When failure is not an option for your big data system
Having tackled the fundamentals of the peer-to-peer architecture in my last post, I now want to take a look at the section of this paragraph from our recent press release that touches on one of the most important aspects of running a mission-critical, big data system. The paragraph reads:
Customers this year chose Cassandra time and time again over competing solutions. The peer-to-peer design allows for high performance with linear scalability and no single points of failure, even across multiple data centers. Combine this with native optimization for the cloud and an extremely robust data model and Cassandra clearly stands apart from the competition for enterprise, mission-critical systems. [emphasis added]
While there are definitely some difficult concepts in the world of big data, “no single point of failure” isn’t one of them. Someone a little more business oriented may well prefer the phrase “continuous availability”, which is the result of having a system with no single points of failure. In either case, it basically means your system will remain available even under extreme circumstances because it is designed for failure.
You may have read that last sentence and said, “Typo! You surely didn’t mean your system is designed for failure!”
But that’s precisely what I mean. Notice that I didn’t say “your system is designed to fail.” I said your “system is designed for failure,” meaning, that architecturally it is built in such a way that assumes the components that make up that system will individually fail (maybe even very frequently) but that the larger system as a whole will remain available. As Google said many years ago in this paper on its distributed file system: “First, component failures are the norm rather than the exception”.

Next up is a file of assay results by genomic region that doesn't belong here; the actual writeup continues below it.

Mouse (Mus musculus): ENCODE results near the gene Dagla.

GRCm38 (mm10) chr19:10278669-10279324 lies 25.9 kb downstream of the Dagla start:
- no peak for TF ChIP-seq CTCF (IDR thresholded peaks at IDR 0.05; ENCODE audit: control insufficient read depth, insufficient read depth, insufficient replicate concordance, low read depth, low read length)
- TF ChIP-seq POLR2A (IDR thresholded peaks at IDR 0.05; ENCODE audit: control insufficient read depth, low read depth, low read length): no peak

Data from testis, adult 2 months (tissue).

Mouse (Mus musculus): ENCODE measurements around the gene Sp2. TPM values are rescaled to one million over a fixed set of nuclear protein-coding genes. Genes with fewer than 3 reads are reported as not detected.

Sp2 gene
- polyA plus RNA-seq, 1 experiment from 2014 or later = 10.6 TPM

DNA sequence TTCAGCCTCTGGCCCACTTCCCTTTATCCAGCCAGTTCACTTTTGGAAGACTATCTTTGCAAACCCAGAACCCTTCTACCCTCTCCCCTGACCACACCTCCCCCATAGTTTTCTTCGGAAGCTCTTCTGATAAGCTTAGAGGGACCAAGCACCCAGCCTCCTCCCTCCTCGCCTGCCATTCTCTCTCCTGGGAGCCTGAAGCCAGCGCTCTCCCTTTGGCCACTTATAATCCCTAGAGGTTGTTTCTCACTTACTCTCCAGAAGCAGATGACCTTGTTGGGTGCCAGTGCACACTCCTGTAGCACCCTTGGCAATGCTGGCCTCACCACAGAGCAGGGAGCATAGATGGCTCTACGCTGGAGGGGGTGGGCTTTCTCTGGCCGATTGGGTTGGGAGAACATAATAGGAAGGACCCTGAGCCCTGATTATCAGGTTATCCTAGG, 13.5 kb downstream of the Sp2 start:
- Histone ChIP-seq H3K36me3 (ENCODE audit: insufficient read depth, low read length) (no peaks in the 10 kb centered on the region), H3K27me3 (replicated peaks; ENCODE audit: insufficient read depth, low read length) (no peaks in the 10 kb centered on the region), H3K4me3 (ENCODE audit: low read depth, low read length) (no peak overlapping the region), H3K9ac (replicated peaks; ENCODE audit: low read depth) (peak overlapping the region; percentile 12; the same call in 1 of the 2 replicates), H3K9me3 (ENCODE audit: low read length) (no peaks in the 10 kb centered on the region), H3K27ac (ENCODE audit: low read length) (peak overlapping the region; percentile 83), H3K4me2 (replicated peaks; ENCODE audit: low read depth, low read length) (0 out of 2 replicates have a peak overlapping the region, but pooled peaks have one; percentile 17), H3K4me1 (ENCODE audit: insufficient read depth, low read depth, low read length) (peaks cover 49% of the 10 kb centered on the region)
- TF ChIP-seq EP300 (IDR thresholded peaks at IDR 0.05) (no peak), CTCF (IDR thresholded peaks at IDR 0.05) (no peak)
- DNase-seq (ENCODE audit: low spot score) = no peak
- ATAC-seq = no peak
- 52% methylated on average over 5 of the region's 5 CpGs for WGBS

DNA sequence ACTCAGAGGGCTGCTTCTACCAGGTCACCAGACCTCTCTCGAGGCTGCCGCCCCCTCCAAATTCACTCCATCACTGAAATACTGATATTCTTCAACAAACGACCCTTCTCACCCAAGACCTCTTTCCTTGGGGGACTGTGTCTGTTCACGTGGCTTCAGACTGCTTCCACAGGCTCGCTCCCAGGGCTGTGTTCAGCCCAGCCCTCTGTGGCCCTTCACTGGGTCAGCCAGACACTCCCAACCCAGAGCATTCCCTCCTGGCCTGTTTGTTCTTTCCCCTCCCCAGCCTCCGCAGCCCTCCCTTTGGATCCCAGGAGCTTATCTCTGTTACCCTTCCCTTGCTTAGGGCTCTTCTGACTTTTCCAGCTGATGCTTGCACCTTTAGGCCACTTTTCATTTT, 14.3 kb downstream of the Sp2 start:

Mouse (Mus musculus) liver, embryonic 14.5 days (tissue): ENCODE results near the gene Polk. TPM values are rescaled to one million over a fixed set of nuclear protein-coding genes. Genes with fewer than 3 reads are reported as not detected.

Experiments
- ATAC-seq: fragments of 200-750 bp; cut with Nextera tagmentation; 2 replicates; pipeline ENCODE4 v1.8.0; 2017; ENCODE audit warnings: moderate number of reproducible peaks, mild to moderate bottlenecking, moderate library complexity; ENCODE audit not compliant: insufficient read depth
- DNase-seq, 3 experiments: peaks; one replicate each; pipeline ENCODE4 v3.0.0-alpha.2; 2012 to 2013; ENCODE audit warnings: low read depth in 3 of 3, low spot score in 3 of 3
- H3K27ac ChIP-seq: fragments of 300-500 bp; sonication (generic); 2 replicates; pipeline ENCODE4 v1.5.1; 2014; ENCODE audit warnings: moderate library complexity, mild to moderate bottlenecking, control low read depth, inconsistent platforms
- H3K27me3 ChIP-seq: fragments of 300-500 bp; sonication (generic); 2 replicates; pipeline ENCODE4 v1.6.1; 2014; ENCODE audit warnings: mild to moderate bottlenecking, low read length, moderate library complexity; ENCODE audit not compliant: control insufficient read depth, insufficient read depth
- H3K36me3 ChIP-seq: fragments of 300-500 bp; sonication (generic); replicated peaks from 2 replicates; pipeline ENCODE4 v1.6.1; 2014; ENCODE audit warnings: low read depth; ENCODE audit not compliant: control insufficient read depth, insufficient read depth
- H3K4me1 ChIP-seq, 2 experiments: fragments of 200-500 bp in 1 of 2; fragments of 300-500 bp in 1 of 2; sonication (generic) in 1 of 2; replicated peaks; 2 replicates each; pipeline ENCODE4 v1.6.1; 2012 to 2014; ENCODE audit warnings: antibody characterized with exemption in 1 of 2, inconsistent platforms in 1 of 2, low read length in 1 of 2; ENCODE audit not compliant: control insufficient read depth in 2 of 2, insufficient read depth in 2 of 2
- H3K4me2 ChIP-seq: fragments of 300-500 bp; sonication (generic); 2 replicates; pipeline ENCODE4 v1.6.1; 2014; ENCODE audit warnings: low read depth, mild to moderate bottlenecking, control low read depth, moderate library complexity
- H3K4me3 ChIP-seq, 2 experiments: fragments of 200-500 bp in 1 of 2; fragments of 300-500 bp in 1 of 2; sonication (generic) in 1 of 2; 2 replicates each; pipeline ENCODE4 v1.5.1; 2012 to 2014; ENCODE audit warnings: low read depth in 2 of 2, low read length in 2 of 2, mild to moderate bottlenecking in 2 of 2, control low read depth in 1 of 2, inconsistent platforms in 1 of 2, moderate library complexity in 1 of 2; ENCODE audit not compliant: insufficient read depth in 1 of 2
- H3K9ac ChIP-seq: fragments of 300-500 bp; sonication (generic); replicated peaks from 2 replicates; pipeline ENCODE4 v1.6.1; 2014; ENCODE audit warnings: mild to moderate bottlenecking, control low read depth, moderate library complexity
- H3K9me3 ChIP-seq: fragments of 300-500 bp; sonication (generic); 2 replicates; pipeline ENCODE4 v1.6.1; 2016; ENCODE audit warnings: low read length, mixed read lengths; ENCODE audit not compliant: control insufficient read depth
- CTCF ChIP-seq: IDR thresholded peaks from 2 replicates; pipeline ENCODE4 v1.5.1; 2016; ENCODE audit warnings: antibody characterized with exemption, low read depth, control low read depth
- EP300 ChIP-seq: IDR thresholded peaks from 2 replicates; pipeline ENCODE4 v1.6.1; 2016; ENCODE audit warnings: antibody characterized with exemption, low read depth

This idea of accounting for component failures is often equated with the idea of “scaling out” or “scaling horizontally”, which is the opposite of “scaling up” or “scaling vertically”. When you scale horizontally, you add more machines to your system to increase capacity. When you scale vertically, you add more capacity to your single machine. For years, relational databases have handled increased capacity by scaling vertically, and aside from other challenges that causes, it introduces a single point of failure that jeopardizes continuous availability.
But here’s the thing that many people don’t realize: scaling horizontally does not eliminate the challenge of a single point of failure. To truly achieve continuous availability, you have to understand the system architecture, which goes back to the discussion in my last post around the differences between “master/slave” and “distributed peer-to-peer.” Read slaves in the master/slave architecture introduce certain limitations, and there’s no easy way of getting around that.
Conversely, Cassandra’s fully distributed architecture means every node is the same. Every node is a master, and every node is a slave. You never have to worry about how and when to add nodes of a certain type to increase capacity. And that also means you never have to worry about losing a node in your system. Failover testing isn’t required in Cassandra because Cassandra is constantly failing over from the moment you start your first cluster.
Or said more succinctly, Cassandra is truly built for continuous availability when failure is not an option.